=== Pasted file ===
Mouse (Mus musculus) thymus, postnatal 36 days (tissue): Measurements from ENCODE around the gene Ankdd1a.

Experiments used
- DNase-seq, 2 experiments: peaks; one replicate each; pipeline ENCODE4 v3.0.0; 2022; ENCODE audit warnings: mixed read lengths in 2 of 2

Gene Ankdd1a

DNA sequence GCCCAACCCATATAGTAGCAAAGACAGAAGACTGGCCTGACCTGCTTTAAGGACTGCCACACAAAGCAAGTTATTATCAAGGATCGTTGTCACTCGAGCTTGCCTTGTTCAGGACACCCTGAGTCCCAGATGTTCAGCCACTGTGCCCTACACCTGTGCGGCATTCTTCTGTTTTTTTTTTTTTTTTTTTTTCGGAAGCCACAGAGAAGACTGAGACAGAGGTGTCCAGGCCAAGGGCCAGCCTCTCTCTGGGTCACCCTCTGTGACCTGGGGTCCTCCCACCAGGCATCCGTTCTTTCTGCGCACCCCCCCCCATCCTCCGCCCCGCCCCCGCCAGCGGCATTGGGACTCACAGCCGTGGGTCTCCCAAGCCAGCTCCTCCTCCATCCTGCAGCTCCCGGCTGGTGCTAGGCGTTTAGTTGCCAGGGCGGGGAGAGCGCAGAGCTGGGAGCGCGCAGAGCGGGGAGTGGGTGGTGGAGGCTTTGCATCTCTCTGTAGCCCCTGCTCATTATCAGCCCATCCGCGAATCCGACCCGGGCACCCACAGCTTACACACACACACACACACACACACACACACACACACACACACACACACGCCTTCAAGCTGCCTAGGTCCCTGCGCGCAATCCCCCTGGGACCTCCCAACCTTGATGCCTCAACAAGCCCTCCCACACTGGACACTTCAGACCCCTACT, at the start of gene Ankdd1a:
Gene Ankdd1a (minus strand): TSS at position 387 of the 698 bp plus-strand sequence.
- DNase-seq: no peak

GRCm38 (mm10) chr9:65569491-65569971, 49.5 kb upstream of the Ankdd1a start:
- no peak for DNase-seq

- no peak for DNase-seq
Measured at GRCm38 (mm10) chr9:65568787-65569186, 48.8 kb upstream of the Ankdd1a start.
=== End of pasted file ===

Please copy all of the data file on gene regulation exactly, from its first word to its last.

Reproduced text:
Mouse (Mus musculus) thymus, postnatal 36 days (tissue): Measurements from ENCODE around the gene Ankdd1a.

Experiments used
- DNase-seq, 2 experiments: peaks; one replicate each; pipeline ENCODE4 v3.0.0; 2022; ENCODE audit warnings: mixed read lengths in 2 of 2

Gene Ankdd1a

DNA sequence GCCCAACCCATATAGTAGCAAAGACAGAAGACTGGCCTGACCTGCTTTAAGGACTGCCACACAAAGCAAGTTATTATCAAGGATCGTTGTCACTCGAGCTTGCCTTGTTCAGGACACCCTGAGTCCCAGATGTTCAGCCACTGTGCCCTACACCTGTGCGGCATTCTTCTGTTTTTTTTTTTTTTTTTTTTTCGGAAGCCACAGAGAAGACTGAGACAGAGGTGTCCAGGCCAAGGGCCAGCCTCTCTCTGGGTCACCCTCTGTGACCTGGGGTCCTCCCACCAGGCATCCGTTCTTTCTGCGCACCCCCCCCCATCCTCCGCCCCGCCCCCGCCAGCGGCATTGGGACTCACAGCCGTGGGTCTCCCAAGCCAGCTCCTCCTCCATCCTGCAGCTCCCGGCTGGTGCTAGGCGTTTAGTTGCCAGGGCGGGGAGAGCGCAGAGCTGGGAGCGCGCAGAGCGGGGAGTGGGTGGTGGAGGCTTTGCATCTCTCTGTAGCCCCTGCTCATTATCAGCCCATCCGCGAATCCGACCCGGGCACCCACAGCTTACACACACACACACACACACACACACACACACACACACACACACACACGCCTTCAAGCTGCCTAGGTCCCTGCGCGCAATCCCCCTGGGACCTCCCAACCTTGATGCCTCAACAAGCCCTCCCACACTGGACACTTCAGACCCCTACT, at the start of gene Ankdd1a:
Gene Ankdd1a (minus strand): TSS at position 387 of the 698 bp plus-strand sequence.
- DNase-seq: no peak

GRCm38 (mm10) chr9:65569491-65569971, 49.5 kb upstream of the Ankdd1a start:
- no peak for DNase-seq

- no peak for DNase-seq
Measured at GRCm38 (mm10) chr9:65568787-65569186, 48.8 kb upstream of the Ankdd1a start.